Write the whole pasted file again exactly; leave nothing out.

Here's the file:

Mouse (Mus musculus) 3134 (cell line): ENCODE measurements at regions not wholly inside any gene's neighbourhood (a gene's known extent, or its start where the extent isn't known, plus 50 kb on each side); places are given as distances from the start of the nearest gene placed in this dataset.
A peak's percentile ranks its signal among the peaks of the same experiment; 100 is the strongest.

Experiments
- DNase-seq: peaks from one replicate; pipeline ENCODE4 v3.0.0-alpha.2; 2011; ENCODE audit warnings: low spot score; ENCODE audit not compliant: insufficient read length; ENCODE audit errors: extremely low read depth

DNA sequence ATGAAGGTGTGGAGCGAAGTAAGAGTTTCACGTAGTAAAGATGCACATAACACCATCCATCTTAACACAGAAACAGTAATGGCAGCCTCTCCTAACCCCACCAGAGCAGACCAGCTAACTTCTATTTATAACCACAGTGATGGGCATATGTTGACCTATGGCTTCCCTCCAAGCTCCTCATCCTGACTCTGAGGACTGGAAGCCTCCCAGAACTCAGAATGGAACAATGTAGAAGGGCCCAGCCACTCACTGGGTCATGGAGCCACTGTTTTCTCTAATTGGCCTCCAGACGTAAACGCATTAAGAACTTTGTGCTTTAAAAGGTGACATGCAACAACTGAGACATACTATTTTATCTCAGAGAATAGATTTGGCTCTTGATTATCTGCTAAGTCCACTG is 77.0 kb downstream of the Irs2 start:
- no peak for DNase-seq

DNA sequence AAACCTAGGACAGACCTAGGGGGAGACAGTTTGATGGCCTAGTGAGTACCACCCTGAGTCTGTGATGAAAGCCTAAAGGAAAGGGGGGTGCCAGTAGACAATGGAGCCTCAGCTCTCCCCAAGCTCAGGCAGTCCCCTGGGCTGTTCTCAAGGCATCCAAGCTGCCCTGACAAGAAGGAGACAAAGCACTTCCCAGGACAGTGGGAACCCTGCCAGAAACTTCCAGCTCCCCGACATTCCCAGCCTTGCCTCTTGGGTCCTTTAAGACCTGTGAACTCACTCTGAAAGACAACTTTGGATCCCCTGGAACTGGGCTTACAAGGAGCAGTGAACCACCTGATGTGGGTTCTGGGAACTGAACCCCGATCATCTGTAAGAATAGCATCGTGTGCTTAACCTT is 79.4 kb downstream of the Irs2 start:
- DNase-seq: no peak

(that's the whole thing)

Mouse (Mus musculus) 3134 (cell line): ENCODE measurements at regions not wholly inside any gene's neighbourhood (a gene's known extent, or its start where the extent isn't known, plus 50 kb on each side); places are given as distances from the start of the nearest gene placed in this dataset.
A peak's percentile ranks its signal among the peaks of the same experiment; 100 is the strongest.

Experiments
- DNase-seq: peaks from one replicate; pipeline ENCODE4 v3.0.0-alpha.2; 2011; ENCODE audit warnings: low spot score; ENCODE audit not compliant: insufficient read length; ENCODE audit errors: extremely low read depth

DNA sequence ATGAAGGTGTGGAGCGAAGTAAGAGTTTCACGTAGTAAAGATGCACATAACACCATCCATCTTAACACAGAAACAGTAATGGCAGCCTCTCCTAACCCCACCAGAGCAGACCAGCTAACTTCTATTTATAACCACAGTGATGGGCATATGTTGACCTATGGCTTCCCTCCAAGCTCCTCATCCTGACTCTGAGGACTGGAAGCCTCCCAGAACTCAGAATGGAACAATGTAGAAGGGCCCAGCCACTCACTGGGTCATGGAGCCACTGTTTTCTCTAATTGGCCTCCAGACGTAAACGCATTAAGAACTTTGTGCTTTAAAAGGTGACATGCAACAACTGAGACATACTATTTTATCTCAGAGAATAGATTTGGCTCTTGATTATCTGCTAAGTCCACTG is 77.0 kb downstream of the Irs2 start:
- no peak for DNase-seq

DNA sequence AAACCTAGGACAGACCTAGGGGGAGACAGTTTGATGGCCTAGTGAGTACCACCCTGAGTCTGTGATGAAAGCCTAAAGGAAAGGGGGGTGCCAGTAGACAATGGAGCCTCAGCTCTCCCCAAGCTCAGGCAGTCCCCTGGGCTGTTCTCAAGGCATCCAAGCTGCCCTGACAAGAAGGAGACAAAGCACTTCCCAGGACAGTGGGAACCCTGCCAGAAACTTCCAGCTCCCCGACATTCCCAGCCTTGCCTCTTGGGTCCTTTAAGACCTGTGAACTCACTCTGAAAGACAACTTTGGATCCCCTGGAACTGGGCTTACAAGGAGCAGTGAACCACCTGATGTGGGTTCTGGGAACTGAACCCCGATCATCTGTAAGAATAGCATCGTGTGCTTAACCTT is 79.4 kb downstream of the Irs2 start:
- DNase-seq: no peak